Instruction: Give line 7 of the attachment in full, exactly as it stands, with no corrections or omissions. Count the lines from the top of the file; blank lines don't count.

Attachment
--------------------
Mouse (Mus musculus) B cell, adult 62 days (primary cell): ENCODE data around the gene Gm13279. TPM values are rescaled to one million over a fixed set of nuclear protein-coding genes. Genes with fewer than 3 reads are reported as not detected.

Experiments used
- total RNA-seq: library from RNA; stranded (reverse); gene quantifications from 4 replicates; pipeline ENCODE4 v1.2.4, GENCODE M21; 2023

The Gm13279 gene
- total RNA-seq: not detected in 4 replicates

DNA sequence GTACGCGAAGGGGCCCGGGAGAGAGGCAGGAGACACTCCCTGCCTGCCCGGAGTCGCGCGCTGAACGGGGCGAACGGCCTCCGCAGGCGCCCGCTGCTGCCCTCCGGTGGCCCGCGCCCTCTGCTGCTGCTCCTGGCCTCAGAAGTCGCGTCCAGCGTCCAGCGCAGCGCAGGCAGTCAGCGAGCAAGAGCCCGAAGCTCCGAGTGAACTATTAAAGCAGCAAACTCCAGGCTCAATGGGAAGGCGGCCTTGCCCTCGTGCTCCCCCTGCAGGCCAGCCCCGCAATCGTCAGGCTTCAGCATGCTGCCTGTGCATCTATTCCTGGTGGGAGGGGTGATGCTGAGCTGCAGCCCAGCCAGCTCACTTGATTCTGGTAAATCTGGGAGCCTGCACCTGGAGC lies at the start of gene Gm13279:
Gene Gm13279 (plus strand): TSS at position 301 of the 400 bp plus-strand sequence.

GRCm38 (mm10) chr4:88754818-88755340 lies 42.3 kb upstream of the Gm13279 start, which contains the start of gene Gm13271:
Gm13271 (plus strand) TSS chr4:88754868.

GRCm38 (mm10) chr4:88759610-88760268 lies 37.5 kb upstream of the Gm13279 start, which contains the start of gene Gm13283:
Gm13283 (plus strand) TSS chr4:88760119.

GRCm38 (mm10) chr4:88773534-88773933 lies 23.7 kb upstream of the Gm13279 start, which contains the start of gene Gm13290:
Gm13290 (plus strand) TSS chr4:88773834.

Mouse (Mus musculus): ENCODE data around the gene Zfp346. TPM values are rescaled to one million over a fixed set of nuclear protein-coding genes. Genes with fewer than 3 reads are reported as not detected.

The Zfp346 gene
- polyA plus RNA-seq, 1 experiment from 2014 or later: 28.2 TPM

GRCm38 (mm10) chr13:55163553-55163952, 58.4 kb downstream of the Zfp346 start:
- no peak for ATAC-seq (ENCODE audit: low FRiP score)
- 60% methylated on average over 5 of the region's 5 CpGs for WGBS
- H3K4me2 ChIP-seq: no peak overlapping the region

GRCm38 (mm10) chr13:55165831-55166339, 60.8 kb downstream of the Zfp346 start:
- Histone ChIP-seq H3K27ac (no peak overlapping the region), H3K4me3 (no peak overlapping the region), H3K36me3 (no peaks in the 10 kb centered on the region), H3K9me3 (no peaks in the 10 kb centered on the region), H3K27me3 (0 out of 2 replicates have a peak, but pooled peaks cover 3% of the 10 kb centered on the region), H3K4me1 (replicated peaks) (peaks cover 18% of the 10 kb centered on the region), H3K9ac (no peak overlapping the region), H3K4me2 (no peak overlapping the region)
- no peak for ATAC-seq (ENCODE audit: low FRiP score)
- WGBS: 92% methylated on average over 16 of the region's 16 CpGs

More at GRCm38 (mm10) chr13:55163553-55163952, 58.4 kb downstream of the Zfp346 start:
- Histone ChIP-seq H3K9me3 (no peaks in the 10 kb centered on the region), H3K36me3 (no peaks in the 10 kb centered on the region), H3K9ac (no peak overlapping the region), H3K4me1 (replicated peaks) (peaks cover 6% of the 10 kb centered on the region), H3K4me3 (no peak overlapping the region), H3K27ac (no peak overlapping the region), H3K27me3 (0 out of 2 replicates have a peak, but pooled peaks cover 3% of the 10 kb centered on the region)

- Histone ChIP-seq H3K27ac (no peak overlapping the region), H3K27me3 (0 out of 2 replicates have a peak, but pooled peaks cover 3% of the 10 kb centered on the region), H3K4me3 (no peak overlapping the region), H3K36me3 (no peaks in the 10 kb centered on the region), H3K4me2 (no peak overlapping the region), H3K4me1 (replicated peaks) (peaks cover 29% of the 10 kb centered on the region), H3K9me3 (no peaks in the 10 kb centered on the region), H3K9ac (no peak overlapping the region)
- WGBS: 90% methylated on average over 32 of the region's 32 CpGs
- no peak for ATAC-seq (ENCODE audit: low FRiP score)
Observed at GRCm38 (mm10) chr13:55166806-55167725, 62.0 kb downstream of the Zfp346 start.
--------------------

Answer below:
Gene Gm13279 (plus strand): TSS at position 301 of the 400 bp plus-strand sequence.